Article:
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The words Knife Crime in cut out silver effect letters

About knife crime

Knife crime isn’t as common as you may think, but it does happen. Knife crime can affect anyone, not just people in gangs. What is knife crime? Knife crime is a crime that involves a knife or any sharp object.

Many people don’t realise that as well as stabbing someone it is also illegal to; carry a knife even if it has not been used; threaten someone with a knife or sharp object; own a banned knife: commit a crime using a knife – like robbery; commit a crime by pretending you have a real knife. Any of these actions could result in a criminal record.

Did you know that juveniles aged 12-17 sentenced in a youth court may receive a detention and training order of up to 24 months, and that under the two-strike rule young people aged 16-17 can receive a minimum of four months detention and training order for possession of a knife? If you are over 18 the minimum custodial sentence is six months.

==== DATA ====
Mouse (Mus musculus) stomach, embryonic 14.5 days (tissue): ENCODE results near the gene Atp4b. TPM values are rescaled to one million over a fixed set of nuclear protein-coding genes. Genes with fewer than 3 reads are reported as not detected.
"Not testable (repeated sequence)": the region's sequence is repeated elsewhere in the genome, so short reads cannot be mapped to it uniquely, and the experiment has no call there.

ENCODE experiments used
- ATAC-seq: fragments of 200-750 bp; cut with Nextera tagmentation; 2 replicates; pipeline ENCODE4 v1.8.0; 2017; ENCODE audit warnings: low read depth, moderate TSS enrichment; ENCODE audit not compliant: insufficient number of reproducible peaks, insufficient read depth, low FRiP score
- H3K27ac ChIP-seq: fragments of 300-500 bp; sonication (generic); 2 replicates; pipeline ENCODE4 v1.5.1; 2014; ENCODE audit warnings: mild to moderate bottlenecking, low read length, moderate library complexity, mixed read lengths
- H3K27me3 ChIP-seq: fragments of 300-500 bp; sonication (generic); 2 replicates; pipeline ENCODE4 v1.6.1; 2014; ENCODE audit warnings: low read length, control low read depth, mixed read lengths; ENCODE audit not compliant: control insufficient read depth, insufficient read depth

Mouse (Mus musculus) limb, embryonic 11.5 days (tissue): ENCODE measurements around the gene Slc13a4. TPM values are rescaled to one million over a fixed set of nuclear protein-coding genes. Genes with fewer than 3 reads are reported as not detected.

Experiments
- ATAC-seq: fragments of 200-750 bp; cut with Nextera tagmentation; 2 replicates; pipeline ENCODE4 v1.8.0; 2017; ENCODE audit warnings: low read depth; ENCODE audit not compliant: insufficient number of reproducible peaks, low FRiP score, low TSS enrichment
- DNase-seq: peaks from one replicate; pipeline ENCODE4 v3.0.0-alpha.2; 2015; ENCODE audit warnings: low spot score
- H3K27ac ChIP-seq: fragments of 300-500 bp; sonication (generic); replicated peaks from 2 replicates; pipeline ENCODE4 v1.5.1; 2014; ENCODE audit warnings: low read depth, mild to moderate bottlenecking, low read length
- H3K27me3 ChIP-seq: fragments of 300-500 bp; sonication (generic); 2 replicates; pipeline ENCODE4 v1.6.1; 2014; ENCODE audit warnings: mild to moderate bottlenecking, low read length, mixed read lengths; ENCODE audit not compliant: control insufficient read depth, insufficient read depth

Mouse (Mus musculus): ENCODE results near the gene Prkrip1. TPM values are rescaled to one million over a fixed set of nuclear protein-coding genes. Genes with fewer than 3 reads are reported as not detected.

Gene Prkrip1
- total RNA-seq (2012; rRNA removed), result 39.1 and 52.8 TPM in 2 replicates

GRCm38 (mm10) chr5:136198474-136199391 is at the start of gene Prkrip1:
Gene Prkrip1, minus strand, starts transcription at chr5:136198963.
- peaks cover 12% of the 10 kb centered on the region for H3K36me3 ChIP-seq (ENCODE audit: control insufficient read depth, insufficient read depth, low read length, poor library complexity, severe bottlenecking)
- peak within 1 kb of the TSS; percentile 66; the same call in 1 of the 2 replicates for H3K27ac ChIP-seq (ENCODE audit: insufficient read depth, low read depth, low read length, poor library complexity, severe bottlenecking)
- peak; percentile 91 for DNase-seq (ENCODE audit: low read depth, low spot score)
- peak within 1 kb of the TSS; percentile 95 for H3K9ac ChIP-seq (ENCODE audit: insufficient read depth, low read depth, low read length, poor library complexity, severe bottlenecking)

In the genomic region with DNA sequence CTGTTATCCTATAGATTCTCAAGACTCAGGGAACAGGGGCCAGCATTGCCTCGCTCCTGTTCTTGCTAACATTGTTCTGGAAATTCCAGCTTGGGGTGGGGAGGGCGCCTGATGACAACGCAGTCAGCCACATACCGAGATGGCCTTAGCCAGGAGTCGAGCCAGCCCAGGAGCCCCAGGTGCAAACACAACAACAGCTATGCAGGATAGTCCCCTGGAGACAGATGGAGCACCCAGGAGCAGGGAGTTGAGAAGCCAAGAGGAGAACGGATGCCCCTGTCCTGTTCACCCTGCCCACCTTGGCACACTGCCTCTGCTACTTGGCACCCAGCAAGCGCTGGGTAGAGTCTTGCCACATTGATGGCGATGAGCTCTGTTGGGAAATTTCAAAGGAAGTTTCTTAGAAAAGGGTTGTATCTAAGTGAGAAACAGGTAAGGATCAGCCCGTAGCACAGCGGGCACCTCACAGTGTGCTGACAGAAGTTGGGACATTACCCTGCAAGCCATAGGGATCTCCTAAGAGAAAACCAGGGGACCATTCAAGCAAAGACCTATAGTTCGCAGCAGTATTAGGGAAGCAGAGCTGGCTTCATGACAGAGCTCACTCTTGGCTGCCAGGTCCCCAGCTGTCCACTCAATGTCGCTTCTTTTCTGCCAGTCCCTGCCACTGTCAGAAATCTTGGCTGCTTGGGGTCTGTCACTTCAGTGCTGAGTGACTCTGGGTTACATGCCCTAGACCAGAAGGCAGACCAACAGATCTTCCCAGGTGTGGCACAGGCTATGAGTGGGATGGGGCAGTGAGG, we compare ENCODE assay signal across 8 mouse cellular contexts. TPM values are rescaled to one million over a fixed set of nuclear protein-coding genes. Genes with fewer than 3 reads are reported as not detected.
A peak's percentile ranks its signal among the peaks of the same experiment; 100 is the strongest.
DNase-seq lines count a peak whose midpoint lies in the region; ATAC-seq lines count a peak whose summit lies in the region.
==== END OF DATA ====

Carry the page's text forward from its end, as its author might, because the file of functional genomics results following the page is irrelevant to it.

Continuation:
Despite the common misconception that many young people carry knives, in reality 99% of young people don’t carry knives. You must be over 18 to purchase a knife, this includes cutlery and kitchen knives. If you are found guilty of carrying a knife on school premises or in a public space, you could face up to four years in prison. To get help, you can contact Childline or Crimestoppers anonymously. You could also talk to a youth worker, trusted family member or teacher.

It has been proven that if you carry a knife, you are more likely to be targeted by people who want to hurt you.

Speak Out works in partnership with The Harborough Community Safety Partnership.


You can call Childline on 0800 1111 if you’re worried about your own safety or if you think someone you know is carrying or using a knife

You can call Crimestoppers anonymously on 0800 555 111 if you want to report a knife crime.

By The Speak Out Team
Photo credit: Jill Burrow via Pexels

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